FF Good is a straight-sided sans serif in the American Gothic tradition, designed by Warsaw-based Łukasz Dziedzic. Despite having something of an “old-fashioned” heritage, FF Good feels new. Many customers agree: the sturdy, legible forms of FF Good have been put to good use in the Polish-language tech magazine ‘Komputer Swiat’, the German and Russian edition of British celebrity tabloid OK!, and AP’s (Associated Press) new corporate design.
Although initially released as a modest-sized family, the typeface was radically overhauled in 2010, increasing from nine styles to 30 styles, with an additional 30-style sibling called FF Good Headline. In 2014, the type system was extended again to become FontFont’s largest family ever with an incredible total of 196 styles. This includes seven weights ranging from Light to Ultra, and seven widths from Compressed to Extended for both FF Good and FF Good Headline, all with matching italics and small caps for both roman and italic styles. Due to its subtle weight and width graduation, it is the perfect companion for interface, editorial, and web designers. This allows the individual to pick the style best suited to their layout.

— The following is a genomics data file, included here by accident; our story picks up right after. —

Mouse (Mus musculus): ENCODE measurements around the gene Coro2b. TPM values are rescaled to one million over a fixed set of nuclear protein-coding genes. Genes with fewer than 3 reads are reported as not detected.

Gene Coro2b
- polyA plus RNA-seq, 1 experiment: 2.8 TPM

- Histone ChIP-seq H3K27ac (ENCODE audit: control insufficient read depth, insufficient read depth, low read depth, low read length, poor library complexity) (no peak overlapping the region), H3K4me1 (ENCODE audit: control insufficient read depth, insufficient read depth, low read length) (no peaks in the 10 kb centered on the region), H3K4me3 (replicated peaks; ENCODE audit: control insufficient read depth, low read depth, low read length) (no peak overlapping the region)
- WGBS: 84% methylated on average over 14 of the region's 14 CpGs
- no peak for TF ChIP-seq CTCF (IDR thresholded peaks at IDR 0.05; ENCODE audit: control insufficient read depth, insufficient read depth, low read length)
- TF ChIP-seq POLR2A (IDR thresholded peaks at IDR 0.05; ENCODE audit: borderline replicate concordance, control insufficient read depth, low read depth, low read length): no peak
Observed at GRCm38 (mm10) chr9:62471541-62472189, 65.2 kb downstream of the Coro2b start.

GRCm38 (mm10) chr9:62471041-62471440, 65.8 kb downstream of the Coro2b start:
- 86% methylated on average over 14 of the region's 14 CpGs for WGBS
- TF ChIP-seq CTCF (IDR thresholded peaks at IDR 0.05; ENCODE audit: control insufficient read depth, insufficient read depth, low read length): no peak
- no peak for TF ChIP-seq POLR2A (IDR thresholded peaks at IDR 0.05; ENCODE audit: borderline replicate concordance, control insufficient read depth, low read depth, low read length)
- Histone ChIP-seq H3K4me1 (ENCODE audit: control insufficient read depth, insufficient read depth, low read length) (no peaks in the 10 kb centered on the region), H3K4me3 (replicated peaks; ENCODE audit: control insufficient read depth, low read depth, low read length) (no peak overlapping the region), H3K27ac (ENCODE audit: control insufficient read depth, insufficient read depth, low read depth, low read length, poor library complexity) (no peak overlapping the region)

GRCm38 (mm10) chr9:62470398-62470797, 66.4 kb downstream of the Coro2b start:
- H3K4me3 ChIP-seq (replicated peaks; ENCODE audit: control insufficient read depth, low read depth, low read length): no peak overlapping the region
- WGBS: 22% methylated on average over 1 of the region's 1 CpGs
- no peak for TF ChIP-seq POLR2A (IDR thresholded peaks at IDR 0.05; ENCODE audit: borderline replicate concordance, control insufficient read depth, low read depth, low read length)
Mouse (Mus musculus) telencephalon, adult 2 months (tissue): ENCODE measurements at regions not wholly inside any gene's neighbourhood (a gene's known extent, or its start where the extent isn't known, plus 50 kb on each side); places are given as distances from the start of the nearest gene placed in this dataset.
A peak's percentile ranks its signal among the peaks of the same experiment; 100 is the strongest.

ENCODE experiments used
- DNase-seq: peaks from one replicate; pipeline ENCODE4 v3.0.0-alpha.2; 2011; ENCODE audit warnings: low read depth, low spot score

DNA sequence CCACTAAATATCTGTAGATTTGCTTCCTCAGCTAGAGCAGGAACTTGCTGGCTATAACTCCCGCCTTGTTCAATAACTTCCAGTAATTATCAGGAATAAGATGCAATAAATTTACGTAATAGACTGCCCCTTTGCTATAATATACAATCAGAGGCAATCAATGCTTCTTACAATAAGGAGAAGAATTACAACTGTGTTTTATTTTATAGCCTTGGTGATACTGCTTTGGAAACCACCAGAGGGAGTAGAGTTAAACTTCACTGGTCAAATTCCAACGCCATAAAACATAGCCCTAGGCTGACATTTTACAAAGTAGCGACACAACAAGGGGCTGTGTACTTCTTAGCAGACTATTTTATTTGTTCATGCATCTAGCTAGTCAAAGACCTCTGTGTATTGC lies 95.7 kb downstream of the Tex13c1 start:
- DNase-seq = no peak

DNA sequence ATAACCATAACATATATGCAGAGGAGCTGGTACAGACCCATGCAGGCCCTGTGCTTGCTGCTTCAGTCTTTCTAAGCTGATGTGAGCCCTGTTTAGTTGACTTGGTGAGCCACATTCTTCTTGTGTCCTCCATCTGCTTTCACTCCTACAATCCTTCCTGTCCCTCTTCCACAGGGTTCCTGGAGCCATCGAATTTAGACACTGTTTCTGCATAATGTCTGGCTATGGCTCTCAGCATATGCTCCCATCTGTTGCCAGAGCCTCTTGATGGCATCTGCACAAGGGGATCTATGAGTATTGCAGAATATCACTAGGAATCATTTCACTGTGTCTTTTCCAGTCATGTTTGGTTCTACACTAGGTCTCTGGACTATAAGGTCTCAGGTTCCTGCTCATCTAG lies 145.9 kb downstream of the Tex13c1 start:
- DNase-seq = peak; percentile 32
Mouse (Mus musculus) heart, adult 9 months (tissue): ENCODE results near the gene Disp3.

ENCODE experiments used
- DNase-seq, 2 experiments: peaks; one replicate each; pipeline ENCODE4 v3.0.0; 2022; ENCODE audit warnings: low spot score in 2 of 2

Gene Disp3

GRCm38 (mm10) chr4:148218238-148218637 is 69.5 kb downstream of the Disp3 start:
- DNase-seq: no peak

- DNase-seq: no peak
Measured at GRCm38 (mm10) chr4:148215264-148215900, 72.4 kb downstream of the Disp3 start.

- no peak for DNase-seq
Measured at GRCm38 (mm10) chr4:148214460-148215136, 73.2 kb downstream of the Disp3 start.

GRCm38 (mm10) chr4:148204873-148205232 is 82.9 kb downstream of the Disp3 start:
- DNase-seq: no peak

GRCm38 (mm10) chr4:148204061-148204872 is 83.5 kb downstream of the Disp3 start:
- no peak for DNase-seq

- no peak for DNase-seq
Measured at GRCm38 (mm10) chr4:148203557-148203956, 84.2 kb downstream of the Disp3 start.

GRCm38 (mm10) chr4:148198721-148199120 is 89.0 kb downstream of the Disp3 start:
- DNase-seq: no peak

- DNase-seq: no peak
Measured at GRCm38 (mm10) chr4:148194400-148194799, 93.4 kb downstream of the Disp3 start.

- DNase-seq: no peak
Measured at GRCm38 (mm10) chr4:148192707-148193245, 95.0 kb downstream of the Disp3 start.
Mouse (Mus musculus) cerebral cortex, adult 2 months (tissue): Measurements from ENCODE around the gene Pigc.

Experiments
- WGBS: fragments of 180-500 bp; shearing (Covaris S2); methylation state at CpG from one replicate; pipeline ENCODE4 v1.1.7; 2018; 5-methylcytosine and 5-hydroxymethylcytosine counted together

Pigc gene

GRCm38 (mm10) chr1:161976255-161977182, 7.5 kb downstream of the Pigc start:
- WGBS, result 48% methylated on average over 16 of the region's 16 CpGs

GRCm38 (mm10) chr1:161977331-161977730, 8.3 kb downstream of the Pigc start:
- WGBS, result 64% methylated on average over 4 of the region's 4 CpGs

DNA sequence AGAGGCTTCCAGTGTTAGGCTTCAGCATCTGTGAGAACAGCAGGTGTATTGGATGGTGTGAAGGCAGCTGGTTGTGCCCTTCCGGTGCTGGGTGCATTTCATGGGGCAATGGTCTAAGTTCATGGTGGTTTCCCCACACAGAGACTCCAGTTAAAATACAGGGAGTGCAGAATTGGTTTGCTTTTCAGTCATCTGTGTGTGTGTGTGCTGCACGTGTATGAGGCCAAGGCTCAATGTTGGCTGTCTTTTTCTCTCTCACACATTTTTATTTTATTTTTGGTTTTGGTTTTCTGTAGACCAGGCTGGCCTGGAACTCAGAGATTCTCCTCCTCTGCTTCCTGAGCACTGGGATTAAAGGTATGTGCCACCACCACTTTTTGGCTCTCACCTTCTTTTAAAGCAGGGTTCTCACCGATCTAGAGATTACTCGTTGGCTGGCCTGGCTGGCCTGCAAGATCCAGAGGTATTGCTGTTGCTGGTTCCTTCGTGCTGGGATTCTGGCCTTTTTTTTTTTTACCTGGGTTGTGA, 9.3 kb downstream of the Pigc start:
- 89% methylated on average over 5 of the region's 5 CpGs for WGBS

As a contemporary competitor to classic American Gothic style typefaces—like Franklin Gothic, News Gothic, or Trade Gothic—it was necessary that an expanded FF Good also offers customers both Text and Display versions. The base FF Good fonts are mastered for text use, whilst FF Good Headline aims for maximum compactness. Its low cap height together with trimmed ascenders and descenders give a special punch to headlines or larger-sized copy in publications such as newspapers, magazines, and blogs.
There is even more good news about FF Good: it has something of a serif companion. Łukasz Dziedzic built FF Good to work alongside FF More, resulting in a powerhouse superfamily that is versatile in both its function and aesthetics. Few extensively developed families that work so well together as FF Good does with FF More.
FF Good supports 164 different languages such as Spanish, English, Portuguese, Russian, German and French in Latin and Cyrillic scripts. (Please note that not all languages are available for all formats.)